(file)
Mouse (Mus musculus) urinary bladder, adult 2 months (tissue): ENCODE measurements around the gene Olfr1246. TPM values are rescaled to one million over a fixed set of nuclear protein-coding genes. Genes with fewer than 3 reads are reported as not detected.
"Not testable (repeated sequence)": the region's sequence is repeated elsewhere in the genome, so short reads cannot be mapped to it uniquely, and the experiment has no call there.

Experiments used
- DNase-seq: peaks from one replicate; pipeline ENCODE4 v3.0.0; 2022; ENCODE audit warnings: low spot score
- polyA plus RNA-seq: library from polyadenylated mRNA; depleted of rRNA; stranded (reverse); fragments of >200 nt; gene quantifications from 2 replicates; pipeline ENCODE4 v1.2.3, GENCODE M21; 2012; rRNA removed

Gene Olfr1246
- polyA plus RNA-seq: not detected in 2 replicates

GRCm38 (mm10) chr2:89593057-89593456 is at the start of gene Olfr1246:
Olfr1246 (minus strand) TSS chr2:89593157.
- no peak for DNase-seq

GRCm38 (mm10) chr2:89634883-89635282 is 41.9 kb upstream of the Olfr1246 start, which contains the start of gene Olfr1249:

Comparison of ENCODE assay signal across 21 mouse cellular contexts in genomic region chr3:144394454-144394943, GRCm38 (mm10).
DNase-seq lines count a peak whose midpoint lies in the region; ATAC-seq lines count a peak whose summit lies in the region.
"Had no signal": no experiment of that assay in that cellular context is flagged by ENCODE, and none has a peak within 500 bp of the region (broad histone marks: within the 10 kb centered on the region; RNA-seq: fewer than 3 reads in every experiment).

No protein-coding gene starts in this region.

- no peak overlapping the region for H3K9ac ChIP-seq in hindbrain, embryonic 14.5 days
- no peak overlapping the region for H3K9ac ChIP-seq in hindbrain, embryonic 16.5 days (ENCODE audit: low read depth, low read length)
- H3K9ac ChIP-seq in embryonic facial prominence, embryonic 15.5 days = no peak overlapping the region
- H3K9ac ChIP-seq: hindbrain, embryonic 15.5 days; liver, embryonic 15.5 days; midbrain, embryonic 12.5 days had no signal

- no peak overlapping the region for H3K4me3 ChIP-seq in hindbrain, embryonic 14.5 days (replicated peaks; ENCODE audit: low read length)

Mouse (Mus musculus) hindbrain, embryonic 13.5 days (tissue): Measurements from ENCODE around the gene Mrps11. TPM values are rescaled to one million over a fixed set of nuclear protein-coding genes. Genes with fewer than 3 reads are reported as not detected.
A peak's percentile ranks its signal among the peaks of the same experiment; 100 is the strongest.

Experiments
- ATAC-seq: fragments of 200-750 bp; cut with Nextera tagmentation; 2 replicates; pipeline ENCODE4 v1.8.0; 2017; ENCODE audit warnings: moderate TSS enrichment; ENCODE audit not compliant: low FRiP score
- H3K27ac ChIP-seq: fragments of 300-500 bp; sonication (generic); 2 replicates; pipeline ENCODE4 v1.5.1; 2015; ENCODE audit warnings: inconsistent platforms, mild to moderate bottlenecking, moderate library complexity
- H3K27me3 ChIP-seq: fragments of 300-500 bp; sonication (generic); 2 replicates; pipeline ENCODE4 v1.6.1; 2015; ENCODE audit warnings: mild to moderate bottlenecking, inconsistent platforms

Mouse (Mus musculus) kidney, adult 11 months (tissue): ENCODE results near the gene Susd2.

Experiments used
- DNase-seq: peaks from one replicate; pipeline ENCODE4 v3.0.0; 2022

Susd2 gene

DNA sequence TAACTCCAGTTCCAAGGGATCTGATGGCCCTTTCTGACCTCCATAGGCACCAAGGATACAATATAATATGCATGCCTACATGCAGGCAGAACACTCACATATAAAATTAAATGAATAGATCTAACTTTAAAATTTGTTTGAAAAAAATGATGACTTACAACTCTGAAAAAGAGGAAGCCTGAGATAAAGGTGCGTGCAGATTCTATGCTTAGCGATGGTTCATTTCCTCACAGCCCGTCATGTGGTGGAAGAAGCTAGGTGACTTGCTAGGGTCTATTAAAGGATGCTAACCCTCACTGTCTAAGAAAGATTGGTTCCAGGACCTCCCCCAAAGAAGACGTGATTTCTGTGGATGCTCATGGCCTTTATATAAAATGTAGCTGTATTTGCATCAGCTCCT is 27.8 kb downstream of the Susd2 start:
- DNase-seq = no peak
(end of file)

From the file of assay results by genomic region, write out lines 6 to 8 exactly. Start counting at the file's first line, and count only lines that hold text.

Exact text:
Gene Olfr1246
- polyA plus RNA-seq: not detected in 2 replicates

GRCm38 (mm10) chr2:89593057-89593456 is at the start of gene Olfr1246: